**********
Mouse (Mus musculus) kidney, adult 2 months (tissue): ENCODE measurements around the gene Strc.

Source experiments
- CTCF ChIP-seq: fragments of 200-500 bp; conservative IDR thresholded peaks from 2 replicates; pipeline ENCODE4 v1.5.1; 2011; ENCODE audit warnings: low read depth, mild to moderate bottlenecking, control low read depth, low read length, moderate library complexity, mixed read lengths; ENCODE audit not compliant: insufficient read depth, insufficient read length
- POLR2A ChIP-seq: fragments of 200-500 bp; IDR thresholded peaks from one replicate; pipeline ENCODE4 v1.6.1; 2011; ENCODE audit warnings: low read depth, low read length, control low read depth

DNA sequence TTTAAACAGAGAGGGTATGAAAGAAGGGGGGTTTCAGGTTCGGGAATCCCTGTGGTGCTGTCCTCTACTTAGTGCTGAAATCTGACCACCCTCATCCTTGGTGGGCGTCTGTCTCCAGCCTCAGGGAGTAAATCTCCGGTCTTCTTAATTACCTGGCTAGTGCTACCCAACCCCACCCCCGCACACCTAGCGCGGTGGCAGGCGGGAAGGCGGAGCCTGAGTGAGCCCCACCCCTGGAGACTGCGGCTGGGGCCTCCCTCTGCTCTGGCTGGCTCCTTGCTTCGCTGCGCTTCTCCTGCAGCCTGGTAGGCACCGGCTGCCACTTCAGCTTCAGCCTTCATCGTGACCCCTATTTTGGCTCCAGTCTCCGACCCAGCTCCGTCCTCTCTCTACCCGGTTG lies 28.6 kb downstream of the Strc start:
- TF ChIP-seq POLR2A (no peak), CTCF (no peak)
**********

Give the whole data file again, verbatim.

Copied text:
Mouse (Mus musculus) kidney, adult 2 months (tissue): ENCODE measurements around the gene Strc.

Source experiments
- CTCF ChIP-seq: fragments of 200-500 bp; conservative IDR thresholded peaks from 2 replicates; pipeline ENCODE4 v1.5.1; 2011; ENCODE audit warnings: low read depth, mild to moderate bottlenecking, control low read depth, low read length, moderate library complexity, mixed read lengths; ENCODE audit not compliant: insufficient read depth, insufficient read length
- POLR2A ChIP-seq: fragments of 200-500 bp; IDR thresholded peaks from one replicate; pipeline ENCODE4 v1.6.1; 2011; ENCODE audit warnings: low read depth, low read length, control low read depth

DNA sequence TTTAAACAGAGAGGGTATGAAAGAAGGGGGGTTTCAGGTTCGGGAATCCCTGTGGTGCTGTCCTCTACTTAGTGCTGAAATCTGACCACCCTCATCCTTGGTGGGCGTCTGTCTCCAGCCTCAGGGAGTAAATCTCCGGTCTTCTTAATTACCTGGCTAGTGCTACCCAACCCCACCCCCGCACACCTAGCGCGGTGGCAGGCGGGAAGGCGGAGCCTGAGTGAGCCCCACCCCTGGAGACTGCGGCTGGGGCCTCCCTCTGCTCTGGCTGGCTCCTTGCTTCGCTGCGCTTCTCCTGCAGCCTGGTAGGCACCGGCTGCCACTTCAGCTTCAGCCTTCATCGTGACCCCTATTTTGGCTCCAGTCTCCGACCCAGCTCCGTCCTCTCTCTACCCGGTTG lies 28.6 kb downstream of the Strc start:
- TF ChIP-seq POLR2A (no peak), CTCF (no peak)